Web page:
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    Offical begins effort to oust 'liberal' justices

    The Palm Beach County Republican wants to raise $4.5-million for the next vote on state Supreme Court justices.


    © St. Petersburg Times, published December 20, 2000

    TALLAHASSEE -- A Republican Palm Beach County commissioner has launched the third effort so far to oust Florida Supreme Court justices who ruled in favor of Vice President Al Gore during the presidential election.

    Commissioner Mary McCarty has mailed fundraising letters to 350,000 Republican donors, asking for help with a campaign to remove Chief Justice Charles T. Wells and Justice Harry Lee Anstead from the court in 2002.

    Under Florida's merit retention system, voters decide every six years whether to keep each justice on the court. Wells and Anstead are the next two justices to appear on the ballot.

    McCarty's fundraising letter also targets Justice Leander J. Shaw Jr., though Shaw will not face voters again before his mandatory retirement in January 2003. McCarty said Tuesday that including Shaw in the letter was an oversight.

    In her letter, McCarty expresses outrage over "the unanimous decision against the interests of President-Elect (George W.) Bush." The apparent reference is to the court's 7-0 decision on Nov. 21 to allow hand recounts of presidential votes in South Florida to continue and to force state elections officials to include them in the certified results.

    In response, McCarty formed the Committee to Take Back Our Judiciary, which will attempt to raise at least $4.5-million for television and other advertising to "beat these liberals and have them removed from the Court, making way for more Conservative Jurists," the letter says.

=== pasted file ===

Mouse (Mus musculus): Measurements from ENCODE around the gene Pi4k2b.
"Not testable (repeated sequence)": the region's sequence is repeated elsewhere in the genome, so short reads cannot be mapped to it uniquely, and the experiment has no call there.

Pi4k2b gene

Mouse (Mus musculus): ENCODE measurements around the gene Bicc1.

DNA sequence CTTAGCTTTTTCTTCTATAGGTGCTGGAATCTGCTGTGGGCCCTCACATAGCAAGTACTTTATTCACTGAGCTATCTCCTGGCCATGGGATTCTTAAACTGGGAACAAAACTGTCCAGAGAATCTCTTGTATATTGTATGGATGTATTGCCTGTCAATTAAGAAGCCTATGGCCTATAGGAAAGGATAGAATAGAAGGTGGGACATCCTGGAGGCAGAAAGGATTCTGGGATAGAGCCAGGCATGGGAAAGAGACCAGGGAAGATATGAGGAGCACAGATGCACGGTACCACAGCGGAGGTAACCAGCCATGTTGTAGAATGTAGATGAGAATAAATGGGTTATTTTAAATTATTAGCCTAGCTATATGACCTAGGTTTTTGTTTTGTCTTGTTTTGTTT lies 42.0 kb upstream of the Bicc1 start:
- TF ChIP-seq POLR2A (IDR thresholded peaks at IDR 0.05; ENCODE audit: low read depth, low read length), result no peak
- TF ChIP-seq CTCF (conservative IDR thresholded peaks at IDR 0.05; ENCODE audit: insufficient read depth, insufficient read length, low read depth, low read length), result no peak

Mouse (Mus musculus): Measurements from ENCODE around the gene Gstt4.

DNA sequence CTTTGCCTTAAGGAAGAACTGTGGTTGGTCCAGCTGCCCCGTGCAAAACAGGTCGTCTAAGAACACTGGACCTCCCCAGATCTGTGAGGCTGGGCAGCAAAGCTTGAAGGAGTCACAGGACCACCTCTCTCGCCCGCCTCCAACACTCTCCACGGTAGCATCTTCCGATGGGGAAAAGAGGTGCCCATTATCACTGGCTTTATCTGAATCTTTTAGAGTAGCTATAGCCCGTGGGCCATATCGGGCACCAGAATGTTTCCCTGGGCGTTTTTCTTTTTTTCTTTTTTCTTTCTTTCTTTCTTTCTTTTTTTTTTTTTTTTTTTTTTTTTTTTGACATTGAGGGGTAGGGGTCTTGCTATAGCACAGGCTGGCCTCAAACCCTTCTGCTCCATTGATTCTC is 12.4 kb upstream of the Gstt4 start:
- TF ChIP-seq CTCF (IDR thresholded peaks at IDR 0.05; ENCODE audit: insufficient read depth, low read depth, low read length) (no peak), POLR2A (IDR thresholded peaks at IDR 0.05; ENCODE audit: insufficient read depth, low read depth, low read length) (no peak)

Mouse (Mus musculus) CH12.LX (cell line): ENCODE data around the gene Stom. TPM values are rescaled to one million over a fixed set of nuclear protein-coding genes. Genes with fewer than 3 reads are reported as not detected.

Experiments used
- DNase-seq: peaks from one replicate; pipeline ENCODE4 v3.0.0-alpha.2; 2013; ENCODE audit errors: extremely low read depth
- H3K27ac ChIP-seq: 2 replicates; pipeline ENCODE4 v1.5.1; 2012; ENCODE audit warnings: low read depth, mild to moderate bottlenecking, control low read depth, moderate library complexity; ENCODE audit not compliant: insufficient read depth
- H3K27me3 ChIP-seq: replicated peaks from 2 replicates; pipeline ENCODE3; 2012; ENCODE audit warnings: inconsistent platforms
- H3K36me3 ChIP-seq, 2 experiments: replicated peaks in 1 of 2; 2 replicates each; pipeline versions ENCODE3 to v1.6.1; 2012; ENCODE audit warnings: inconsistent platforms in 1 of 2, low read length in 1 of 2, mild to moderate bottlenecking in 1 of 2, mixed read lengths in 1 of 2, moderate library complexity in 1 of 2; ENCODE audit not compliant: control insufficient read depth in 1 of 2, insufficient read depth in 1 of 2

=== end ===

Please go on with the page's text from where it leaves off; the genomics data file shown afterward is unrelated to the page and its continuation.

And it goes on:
"Now, finally, is the time to send a clear message to the Florida State Supreme Court that we will not tolerate their efforts to hijack the Presidential election for Al Gore," the letter says.

    McCarty, mentioned in 1998 as a possible running mate for Florida Gov. Jeb Bush, said Tuesday that so far she is the committee's only member. She said she mailed the letters Friday to lists of Republican donors she has collected over years of fundraising for the party and candidates. She intends to register the committee with the state Division of Elections by next week, as state law requires.

    McCarty said she was unsure whether the committee has received any donations yet, though "I have been getting a lot of calls."

    "You have an opportunity to vote yea or nay" for the justices, said McCarty, who described herself as a political moderate. "I want to bring that to people's attention."

    In her letter, McCarty criticizes the court for other decisions, including a ruling that "struck down" Gov. Jeb Bush's school voucher program. In fact, the Supreme Court has yet to decide if it will hear that case. The 1st District Court of Appeal upheld the school voucher law in October.

    "Virtually everything Gov. Jeb Bush and the Republicans in the state Legislature have done to reform and improve government in Florida has been undone by a Supreme Court in which every member was appointed by Gov. Lawton Chiles and hand-picked by liberal lieutenant governor and former congressman Buddy MacKay," the letter says.

    Six of the seven justices were appointed by Democratic Govs. Chiles and Bob Graham. Justice Peggy Quince was appointed two years ago by Chiles, although Bush, who was about to take office, approved her selection.

    McCarty's brother, Brian Ballard, is a prominent Tallahassee lobbyist who was chief of staff to former Republican Gov. Bob Martinez. Ballard said Tuesday that he is not involved with his sister's effort.

    Two other groups are attempting to remove state Supreme Court justices from the bench in the wake of the presidential battle. McCarty said she is not working with either organization.

    "Balance to the Bench," led by three Republicans, is primarily aiming to oust Anstead. The group's Web site is

    Less than three weeks after the state Supreme Court's unanimous decision favoring Gore, Anstead ruled with a four-member majority to order a statewide recount of thousands of so-called undervotes. Wells and Shaw dissented from the ruling. The decision was considered a major victory for Gore, though it was later reversed by the U.S. Supreme Court.

    The Christian Coalition of Florida has also established a Web site,, that seeks support for a constitutional amendment that would allow the recall of justices.

    Craig Waters, a spokesman for the state Supreme Court, said Anstead, Wells and Shaw declined to comment on McCarty's effort.

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